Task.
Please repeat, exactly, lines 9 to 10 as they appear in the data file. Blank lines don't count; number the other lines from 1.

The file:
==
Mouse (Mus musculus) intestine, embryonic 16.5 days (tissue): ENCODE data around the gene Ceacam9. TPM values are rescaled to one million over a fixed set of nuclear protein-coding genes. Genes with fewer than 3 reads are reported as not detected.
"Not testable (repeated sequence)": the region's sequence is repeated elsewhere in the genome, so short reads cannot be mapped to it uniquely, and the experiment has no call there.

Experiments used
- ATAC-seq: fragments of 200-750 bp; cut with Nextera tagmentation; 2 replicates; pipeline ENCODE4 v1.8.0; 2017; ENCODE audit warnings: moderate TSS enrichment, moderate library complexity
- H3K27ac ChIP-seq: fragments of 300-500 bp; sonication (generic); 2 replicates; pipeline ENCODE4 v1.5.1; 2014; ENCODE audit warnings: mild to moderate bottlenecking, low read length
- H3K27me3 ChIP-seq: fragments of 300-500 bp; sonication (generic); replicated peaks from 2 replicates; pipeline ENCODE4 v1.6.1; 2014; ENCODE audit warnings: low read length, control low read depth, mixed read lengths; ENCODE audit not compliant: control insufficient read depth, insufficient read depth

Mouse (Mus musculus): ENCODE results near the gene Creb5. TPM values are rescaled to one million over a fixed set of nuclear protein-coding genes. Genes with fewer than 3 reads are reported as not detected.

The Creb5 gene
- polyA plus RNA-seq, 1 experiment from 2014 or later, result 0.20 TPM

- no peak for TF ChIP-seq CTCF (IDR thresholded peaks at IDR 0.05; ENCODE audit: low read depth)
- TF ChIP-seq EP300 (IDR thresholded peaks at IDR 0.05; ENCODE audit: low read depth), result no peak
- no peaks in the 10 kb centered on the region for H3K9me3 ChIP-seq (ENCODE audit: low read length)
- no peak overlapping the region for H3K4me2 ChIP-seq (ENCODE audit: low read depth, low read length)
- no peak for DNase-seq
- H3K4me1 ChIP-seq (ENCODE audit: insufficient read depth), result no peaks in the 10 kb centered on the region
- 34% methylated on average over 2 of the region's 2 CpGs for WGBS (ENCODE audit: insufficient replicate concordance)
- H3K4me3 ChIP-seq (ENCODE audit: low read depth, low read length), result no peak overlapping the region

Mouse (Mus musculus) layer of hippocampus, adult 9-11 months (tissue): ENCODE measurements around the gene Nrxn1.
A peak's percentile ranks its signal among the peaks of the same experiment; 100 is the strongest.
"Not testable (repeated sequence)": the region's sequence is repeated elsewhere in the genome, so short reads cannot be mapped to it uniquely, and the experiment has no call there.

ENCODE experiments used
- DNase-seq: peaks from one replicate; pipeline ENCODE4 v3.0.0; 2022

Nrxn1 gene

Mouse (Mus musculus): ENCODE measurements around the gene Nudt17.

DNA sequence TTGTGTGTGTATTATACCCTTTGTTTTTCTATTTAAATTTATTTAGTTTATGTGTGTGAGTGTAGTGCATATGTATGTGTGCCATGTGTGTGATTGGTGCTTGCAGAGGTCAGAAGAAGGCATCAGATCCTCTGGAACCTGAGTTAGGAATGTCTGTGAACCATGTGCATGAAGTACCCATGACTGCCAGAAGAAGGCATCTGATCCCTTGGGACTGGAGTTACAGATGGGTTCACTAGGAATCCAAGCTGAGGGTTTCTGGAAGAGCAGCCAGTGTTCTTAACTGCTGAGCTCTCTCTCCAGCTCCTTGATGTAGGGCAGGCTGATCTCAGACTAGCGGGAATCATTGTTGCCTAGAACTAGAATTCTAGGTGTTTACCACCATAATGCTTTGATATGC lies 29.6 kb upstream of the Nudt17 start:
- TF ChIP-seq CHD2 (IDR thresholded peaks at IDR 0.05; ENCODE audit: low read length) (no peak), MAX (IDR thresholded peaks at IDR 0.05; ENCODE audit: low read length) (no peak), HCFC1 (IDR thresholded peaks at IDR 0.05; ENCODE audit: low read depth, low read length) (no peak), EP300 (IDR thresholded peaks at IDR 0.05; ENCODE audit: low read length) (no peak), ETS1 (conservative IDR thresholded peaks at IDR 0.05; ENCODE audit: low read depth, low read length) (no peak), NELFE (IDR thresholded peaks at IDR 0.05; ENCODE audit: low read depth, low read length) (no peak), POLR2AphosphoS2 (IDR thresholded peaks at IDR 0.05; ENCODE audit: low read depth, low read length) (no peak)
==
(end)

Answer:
- polyA plus RNA-seq, 1 experiment from 2014 or later, result 0.20 TPM

- no peak for TF ChIP-seq CTCF (IDR thresholded peaks at IDR 0.05; ENCODE audit: low read depth)